Side-chop-smash is an extremely important but most neglected stroke.When an opponent lobs & if the ball is short, you can smash hard at the ball but at the same time also chopping it as well as pulling the racket right to left(righthander).The ball will break very sharply to opponent's right & if he is way back & you win the point outright.Even if he returns it, it will miss the table to your right, unless he compensates & hits the ball to about 2 feet to the outside of left of your table (due to your extreme sidespin !!).This is a must against short lobbed balls;if you just keep straight smashing it, then it just becomes a lobbing exhibition for your opponent & (s)he can wear you down(Moreover regardless of how good anyone is, they end up looking stupid if they miss smashing a lob !!).You can chop-kill(without side-spin) even mediuim low, medium long (lobbed) balls (or even pushes) with some practice but it would be extremely difficult to side-chop-kill low, deep balls.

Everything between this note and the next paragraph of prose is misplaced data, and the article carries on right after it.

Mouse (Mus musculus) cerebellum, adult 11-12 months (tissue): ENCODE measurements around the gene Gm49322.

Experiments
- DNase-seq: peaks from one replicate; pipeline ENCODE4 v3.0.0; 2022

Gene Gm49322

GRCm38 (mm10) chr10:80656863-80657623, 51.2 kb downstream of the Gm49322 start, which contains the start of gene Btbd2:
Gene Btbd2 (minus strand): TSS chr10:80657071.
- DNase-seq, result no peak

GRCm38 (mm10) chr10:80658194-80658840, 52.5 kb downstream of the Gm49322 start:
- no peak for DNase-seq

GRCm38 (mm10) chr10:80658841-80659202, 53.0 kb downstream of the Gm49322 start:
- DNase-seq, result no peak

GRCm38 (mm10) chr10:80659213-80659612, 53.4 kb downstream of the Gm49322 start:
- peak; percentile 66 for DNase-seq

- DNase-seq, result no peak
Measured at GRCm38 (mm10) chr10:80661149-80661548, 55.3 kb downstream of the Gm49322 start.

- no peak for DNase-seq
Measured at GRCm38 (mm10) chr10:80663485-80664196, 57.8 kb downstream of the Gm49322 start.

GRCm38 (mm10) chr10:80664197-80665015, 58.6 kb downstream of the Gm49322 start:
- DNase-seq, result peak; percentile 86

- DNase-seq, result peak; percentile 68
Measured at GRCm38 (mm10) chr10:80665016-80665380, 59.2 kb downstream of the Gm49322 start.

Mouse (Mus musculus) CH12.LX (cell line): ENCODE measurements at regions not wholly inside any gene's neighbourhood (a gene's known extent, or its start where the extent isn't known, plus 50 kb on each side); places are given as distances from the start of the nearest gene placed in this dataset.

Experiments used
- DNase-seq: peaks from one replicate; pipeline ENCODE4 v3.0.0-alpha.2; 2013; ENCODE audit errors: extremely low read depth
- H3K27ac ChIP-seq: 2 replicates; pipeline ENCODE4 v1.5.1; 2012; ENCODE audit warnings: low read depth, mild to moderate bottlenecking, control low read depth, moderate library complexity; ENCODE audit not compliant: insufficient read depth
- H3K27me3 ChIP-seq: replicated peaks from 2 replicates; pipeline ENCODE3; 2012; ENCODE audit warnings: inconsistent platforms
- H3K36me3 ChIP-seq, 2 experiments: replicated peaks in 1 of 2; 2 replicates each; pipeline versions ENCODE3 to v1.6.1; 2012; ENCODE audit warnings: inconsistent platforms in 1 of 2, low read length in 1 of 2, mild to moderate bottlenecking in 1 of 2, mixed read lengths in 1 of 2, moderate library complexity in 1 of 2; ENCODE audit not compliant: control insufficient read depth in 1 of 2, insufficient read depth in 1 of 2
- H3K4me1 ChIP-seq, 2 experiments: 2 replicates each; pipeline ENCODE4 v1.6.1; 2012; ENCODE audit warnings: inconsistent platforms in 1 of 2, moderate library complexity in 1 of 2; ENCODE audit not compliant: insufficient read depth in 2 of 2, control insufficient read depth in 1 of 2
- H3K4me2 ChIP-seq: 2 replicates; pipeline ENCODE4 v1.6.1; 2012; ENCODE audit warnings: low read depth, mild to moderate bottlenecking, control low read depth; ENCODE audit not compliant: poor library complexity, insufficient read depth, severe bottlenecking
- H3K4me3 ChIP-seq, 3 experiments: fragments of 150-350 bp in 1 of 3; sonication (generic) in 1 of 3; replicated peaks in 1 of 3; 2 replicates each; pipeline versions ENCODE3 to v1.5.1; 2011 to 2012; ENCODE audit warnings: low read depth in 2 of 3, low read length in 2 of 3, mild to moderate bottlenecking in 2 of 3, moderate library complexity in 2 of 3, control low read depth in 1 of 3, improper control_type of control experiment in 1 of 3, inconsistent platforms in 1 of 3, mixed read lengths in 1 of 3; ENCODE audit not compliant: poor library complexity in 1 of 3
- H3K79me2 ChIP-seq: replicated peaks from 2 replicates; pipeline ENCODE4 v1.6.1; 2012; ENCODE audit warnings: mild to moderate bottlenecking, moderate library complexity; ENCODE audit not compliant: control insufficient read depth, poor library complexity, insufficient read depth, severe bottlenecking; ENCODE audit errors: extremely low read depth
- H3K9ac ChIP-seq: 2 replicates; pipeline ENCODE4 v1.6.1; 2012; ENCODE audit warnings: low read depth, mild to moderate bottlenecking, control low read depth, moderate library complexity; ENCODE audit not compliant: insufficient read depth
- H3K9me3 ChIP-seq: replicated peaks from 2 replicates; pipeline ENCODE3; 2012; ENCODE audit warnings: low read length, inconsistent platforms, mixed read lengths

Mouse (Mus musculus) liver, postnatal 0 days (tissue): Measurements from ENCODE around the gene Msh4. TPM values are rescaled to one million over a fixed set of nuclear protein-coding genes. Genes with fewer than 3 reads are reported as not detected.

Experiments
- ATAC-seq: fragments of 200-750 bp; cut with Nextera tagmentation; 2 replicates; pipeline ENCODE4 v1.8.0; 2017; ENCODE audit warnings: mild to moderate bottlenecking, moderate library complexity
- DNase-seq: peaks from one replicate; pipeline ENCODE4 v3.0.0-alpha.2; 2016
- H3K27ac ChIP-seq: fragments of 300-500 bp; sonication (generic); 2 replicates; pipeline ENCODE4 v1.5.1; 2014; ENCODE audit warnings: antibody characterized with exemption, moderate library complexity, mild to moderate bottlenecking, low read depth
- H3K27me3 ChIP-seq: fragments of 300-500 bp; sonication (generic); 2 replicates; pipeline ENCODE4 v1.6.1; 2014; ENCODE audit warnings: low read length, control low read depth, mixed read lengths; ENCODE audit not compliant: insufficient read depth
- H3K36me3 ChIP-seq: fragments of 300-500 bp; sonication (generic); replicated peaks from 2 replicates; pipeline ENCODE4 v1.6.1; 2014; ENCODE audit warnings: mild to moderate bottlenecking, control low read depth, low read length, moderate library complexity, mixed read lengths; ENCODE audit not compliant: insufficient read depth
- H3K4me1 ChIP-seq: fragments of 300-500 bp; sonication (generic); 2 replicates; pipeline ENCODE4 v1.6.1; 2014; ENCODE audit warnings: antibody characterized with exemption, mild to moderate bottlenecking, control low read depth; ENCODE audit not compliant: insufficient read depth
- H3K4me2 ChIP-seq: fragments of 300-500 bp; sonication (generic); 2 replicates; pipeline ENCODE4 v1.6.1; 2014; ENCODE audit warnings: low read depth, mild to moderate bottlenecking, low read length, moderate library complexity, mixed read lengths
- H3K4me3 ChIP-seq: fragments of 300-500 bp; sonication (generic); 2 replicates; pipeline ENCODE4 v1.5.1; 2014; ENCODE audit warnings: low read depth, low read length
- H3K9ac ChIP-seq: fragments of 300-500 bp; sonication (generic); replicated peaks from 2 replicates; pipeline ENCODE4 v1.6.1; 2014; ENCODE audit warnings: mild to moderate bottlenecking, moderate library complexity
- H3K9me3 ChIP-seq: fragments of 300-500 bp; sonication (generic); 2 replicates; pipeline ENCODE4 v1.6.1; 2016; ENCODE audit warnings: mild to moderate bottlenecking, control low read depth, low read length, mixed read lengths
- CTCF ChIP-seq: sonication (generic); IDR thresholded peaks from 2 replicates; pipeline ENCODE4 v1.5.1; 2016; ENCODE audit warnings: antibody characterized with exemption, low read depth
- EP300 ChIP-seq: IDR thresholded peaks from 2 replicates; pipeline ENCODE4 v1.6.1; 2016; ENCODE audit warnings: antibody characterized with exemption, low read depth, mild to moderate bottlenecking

Side-chop-block is a chop-block but also with racket moving right to left (or vice-versa).Very difficult to execute since it calls for perfect timing but can stop your opponent from going into a loop-fest or as a change of pace weapon.

Side-push is a heavy push executed over the table.You push the ball but also pull your racket left to right or vice-versa.This is very important for choppers especially to break the push & loop patterns used by attackers, in which an attacker will loop one ball to drive the defender away from the table & then push the ball to bring him in & then will smash or loop-kill any weak push returns (forced by the "puppeting" of say a tired defender)by the defender (who may be uncomfortable near the table, as most choppers are).But if the defender uses the side-push, then this will force the attacker to make more errors or the least play a low-speed lift or loop.The defender can also use side-flip-loops (discussed earlier) to mix it up even more since the flip is (slight) top-spin & push is (slight) back-spin.